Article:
Neurotransmitters and Vitamin C: An Under Appreciated Relationship
Neurotransmitters are biological chemicals needed for essential functions in the human body. They make us alert or calm us down, allow us to concentrate or feel rewarded, or they are the biochemical source of “motivation” or “elation”. Being aware of their importance is a key to understanding how to achieve better health for ourselves and our patients/clients.
Vitamin C is deeply involved in the conversion of many neurotransmitters. It is essential for the conversion of the amino acid Tyrosine to Dopamine, and then from Dopamine to the androgen hormones Epinephrine (adrenaline) and Norepinephrine (noradrenalin). Vitamin C is also needed to convert Tryptophan to Serotonin, as well as being required to convert tryptophan to vitamin B3. Vitamin C is a key nutrient in the conversion of many biochemicals in the human body.
The role of Vitamin C in neurotransmitter deficiencies and dysregulation is grossly under appreciated and the organic acid test snippet below shows a plausible connection between low levels of Dopamine, Epinephrine, and Norepinephrine and Vitamin C deficiency. This patient was treated by her medical doctors for mental health concerns but up until now has never been tested for any neurotransmitter function or Vitamin C deficiency. You can make a MAJOR difference in the lives of those who seek your help by using this test to find such deficiencies that need to be corrected.
Case Study: F, 35, Mother, Mental Health Concerns
This is the neurotransmitter section of an Organic Acid Test report of a 35 yr old female, mother, professional, that was taken on February 2nd, 2022. She has concerns about mental wellness, anxiety, concentration, brain fog, memory, and similar things. You can see that the catecholamines Dopamine (HVA) and Epinephrine/Norepinephrine (VMA) markers are low, as is the tryptophan marker 5-HIAA. The patient’s concerns are consistent with dopamine and serotonin imbalances. This is the first time this person has ever had any testing done to explore her neurotransmitter status, which was never addressed in the past.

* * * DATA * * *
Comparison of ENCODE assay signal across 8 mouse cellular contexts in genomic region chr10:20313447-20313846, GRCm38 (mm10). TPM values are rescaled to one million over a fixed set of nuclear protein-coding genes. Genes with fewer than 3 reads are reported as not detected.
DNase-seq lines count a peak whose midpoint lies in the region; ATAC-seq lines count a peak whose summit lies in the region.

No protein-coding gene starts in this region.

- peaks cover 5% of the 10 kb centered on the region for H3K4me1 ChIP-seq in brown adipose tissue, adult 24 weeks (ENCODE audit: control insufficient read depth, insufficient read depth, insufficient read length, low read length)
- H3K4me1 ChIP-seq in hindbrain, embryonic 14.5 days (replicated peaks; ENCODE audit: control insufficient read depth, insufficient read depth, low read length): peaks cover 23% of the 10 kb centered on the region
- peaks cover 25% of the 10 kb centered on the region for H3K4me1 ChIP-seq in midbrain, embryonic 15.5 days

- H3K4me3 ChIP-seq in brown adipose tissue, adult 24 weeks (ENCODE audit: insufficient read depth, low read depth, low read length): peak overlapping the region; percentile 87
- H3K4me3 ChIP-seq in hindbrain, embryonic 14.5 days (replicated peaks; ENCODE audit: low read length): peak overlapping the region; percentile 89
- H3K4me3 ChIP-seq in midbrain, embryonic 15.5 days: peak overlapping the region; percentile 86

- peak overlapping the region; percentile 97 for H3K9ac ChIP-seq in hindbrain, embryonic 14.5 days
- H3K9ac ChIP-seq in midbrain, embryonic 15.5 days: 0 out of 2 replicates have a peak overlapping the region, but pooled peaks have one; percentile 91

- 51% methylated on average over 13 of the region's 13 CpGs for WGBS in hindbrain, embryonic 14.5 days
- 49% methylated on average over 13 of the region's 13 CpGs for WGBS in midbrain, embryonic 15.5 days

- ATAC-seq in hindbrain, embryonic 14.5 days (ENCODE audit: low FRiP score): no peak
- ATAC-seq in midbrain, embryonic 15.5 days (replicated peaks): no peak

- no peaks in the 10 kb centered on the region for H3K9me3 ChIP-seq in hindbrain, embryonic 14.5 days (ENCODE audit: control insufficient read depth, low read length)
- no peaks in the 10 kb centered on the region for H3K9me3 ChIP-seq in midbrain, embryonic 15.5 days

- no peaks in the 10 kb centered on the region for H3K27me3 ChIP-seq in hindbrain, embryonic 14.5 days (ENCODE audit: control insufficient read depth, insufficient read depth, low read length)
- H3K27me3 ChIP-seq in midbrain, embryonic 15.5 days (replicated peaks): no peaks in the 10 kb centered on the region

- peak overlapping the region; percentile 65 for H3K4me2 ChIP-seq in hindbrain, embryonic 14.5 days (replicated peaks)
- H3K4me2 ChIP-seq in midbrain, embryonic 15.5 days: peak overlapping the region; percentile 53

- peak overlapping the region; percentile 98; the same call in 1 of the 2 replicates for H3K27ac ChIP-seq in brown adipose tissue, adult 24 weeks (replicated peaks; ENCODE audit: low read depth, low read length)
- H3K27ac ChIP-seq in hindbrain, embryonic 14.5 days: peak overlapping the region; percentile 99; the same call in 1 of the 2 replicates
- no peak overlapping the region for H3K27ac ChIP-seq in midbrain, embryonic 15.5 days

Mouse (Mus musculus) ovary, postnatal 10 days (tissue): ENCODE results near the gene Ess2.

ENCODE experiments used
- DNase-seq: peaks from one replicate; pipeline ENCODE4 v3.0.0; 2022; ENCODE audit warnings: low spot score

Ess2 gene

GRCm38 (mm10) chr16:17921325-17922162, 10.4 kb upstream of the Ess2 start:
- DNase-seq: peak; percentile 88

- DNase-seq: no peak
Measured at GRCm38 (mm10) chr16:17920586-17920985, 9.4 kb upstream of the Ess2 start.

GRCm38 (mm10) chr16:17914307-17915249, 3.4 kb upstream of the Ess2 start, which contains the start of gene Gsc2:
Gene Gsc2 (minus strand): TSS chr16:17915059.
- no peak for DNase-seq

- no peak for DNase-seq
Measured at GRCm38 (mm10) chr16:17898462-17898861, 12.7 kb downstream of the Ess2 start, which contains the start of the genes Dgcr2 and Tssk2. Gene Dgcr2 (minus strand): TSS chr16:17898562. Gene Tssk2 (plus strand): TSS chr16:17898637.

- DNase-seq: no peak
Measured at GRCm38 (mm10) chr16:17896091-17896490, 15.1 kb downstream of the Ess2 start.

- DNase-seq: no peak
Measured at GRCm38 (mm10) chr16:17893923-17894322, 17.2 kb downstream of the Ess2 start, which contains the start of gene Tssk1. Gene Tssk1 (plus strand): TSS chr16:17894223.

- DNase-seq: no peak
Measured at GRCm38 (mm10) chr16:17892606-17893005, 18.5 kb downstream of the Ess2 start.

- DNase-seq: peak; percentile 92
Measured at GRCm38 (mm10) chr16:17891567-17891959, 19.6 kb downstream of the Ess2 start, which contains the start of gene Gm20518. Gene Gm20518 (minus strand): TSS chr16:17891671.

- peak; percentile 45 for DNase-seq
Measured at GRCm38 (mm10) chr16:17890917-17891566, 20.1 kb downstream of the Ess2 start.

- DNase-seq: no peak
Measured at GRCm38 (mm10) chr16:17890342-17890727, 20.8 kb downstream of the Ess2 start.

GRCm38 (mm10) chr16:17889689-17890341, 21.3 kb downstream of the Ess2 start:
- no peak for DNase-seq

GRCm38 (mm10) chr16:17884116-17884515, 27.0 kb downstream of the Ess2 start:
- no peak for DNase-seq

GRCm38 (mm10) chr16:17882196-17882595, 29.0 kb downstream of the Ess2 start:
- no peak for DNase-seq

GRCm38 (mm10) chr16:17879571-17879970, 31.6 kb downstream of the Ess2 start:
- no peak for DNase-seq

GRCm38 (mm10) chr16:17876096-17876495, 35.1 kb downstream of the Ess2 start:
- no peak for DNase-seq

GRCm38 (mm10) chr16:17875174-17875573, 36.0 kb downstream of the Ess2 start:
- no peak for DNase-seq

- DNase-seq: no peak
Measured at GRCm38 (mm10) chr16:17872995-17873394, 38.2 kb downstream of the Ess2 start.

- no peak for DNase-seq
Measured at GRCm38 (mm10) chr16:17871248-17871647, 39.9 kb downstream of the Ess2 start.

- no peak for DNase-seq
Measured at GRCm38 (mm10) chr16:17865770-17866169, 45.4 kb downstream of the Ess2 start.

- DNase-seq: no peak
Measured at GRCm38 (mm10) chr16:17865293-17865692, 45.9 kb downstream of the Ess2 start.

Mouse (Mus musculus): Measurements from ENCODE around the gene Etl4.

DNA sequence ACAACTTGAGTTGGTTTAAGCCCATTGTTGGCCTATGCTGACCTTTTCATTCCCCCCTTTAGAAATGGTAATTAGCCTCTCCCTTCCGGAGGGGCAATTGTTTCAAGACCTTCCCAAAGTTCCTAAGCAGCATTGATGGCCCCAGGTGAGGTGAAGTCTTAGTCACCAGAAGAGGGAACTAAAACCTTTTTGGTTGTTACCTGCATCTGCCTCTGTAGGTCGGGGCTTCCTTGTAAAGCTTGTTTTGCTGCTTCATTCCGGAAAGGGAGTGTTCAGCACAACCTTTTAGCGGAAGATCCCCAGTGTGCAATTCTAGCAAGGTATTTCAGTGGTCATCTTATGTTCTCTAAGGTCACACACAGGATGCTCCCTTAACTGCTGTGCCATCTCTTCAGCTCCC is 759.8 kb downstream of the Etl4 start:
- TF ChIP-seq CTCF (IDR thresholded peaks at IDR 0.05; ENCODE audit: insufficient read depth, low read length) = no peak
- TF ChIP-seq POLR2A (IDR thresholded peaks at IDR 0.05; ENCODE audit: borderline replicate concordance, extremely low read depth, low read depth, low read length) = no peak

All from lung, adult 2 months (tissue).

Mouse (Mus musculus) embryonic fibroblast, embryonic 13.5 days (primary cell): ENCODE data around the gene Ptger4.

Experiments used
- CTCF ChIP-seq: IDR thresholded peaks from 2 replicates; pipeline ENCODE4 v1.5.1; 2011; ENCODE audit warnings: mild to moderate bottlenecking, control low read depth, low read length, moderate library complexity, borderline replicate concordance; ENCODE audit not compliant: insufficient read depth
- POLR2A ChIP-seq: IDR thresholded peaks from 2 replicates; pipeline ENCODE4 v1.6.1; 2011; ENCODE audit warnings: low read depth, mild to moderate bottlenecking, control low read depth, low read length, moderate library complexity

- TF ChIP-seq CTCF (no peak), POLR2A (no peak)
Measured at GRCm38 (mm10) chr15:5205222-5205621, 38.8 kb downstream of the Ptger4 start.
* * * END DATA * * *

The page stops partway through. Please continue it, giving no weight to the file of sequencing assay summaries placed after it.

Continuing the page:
As you can see below, this patient’s Vitamin C levels were very low. Most people who I have tested have had low or sub optimal levels of Vitamin C before utilizing one of my Vitamin C protocols. At the get-go, Vitamin C deficiency was assumed, and the test confirmed this. This marker shouldn’t be taken for granted and Vitamin C supplementation should be incorporated immediately, as there is likely a strong contention between the nutrient and the markers in both sections on this organic acid test.
Many practitioners who use the organic acid test and see results such as these would immediately think to medicate or use dopamine and/or tryptophan supplements. But our approach should be to find the true deficiency first. We must remember that Vitamin C plays a major role in neurotransmitter conversion and regulation (see screen shots of sample studies below) so with low levels like these, we would look at Vitamin C and B6, possibly amino acid precursors, and then later on we’d explore other methods. But it makes sense to fix these simple deficiencies first and focus on supplying the body with the nutrients it needs to synthesize and convert these critical neurotransmitters.
This is a simple and logical approach that any practitioner of Drugless Functional Medicine can use to help many people who may have health challenges associated with these types of neurotransmitter dysfunction.
Here are some studies that show how Vitamin C is intimately involved in the conversion of neurotransmitters:
You may be asking yourself:
“Based on these amazing studies, why even bother doing the lab testing? Shouldn’t we just give our people Vitamin C?”
The answer is yes, of course! Vitamin C is essential for many important reasons, including hormone conversion and neurotransmitter synthesis. However, we must remember to Test Right, Treat Right, and the Organic Acid Test allows us to gain insights into patient/client biochemistry that we wouldn’t have otherwise, and it also allows us to be far more specific with the amounts of Vitamin C to recommend, if we need extra amino acids, etc…The organic acid test will also show us markers from microbial organisms that may influence these same neurotransmitters we are discussing here so we can make additional adjustments. We will discuss these markers at a later date. It is about being as comprehensive and as balanced as possible in our approach.